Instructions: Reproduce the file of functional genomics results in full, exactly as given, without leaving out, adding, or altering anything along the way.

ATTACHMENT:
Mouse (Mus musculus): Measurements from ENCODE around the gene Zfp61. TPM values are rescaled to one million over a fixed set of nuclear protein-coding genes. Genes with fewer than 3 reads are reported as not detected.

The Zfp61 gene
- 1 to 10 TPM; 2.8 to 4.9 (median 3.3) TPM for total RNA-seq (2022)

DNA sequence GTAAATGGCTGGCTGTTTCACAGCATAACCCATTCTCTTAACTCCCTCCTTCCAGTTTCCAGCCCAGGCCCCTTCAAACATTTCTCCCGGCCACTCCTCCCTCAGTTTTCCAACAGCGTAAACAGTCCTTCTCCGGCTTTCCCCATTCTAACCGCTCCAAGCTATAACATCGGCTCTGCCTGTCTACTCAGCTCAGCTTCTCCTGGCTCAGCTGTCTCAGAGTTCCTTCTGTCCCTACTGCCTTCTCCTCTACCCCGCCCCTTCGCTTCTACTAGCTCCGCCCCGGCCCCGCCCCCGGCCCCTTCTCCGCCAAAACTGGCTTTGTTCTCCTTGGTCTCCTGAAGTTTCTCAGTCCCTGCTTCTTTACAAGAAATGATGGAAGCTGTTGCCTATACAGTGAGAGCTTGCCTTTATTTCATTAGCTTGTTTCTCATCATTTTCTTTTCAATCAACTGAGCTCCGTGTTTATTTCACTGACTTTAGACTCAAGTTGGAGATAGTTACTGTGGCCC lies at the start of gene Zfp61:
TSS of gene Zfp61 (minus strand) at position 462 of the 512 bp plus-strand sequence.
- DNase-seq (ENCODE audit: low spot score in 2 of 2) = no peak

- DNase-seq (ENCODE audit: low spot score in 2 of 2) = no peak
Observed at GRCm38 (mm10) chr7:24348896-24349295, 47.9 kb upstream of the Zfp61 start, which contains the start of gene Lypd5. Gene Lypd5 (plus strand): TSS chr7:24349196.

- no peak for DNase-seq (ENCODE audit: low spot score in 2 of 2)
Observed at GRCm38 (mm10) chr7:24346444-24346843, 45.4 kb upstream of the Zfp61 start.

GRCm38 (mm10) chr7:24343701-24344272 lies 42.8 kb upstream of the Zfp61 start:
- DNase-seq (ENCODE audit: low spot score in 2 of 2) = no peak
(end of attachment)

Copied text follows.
Mouse (Mus musculus): Measurements from ENCODE around the gene Zfp61. TPM values are rescaled to one million over a fixed set of nuclear protein-coding genes. Genes with fewer than 3 reads are reported as not detected.

The Zfp61 gene
- 1 to 10 TPM; 2.8 to 4.9 (median 3.3) TPM for total RNA-seq (2022)

DNA sequence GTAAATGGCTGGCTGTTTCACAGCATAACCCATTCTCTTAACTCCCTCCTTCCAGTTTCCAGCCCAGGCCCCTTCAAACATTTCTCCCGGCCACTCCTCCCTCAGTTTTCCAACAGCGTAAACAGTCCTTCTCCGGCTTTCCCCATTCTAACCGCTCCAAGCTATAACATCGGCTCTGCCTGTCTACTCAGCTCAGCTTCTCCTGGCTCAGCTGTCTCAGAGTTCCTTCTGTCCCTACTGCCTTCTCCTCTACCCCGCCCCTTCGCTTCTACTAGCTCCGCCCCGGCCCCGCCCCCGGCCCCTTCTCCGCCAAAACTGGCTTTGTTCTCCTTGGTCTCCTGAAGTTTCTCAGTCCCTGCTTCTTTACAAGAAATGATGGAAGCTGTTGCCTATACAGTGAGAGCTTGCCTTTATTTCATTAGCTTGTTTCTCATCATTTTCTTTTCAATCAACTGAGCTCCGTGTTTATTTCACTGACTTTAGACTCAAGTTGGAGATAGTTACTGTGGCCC lies at the start of gene Zfp61:
TSS of gene Zfp61 (minus strand) at position 462 of the 512 bp plus-strand sequence.
- DNase-seq (ENCODE audit: low spot score in 2 of 2) = no peak

- DNase-seq (ENCODE audit: low spot score in 2 of 2) = no peak
Observed at GRCm38 (mm10) chr7:24348896-24349295, 47.9 kb upstream of the Zfp61 start, which contains the start of gene Lypd5. Gene Lypd5 (plus strand): TSS chr7:24349196.

- no peak for DNase-seq (ENCODE audit: low spot score in 2 of 2)
Observed at GRCm38 (mm10) chr7:24346444-24346843, 45.4 kb upstream of the Zfp61 start.

GRCm38 (mm10) chr7:24343701-24344272 lies 42.8 kb upstream of the Zfp61 start:
- DNase-seq (ENCODE audit: low spot score in 2 of 2) = no peak